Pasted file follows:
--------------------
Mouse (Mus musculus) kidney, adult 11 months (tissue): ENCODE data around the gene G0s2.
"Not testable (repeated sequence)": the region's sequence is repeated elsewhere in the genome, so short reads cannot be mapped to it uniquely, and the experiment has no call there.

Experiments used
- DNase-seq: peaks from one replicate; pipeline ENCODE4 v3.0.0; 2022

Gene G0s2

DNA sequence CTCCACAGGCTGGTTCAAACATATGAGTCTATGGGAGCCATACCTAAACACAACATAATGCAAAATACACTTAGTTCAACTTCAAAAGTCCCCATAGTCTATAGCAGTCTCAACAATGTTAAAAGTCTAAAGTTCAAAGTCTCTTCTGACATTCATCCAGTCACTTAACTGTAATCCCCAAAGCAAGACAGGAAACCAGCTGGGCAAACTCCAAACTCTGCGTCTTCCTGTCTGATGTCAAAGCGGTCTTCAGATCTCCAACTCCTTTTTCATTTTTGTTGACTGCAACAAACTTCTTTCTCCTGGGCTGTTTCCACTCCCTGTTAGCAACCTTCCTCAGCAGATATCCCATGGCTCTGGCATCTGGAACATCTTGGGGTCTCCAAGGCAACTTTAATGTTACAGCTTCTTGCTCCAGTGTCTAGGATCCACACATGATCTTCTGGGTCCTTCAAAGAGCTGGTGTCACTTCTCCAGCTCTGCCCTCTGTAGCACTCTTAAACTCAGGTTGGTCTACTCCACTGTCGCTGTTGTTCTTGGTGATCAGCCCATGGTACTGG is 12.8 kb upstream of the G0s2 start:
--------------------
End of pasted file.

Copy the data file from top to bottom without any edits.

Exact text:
Mouse (Mus musculus) kidney, adult 11 months (tissue): ENCODE data around the gene G0s2.
"Not testable (repeated sequence)": the region's sequence is repeated elsewhere in the genome, so short reads cannot be mapped to it uniquely, and the experiment has no call there.

Experiments used
- DNase-seq: peaks from one replicate; pipeline ENCODE4 v3.0.0; 2022

Gene G0s2

DNA sequence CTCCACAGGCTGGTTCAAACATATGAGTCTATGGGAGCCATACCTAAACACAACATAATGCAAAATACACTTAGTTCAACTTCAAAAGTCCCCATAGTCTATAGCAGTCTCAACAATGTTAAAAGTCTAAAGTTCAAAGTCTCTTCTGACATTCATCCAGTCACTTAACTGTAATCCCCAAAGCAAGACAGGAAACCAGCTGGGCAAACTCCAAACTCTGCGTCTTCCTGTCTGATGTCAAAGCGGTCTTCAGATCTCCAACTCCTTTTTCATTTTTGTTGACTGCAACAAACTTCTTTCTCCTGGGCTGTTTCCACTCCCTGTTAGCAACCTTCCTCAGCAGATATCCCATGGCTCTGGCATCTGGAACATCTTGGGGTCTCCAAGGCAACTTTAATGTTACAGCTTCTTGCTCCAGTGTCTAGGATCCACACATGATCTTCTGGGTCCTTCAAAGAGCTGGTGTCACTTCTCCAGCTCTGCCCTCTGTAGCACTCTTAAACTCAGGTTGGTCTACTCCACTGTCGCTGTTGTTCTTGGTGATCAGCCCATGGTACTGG is 12.8 kb upstream of the G0s2 start: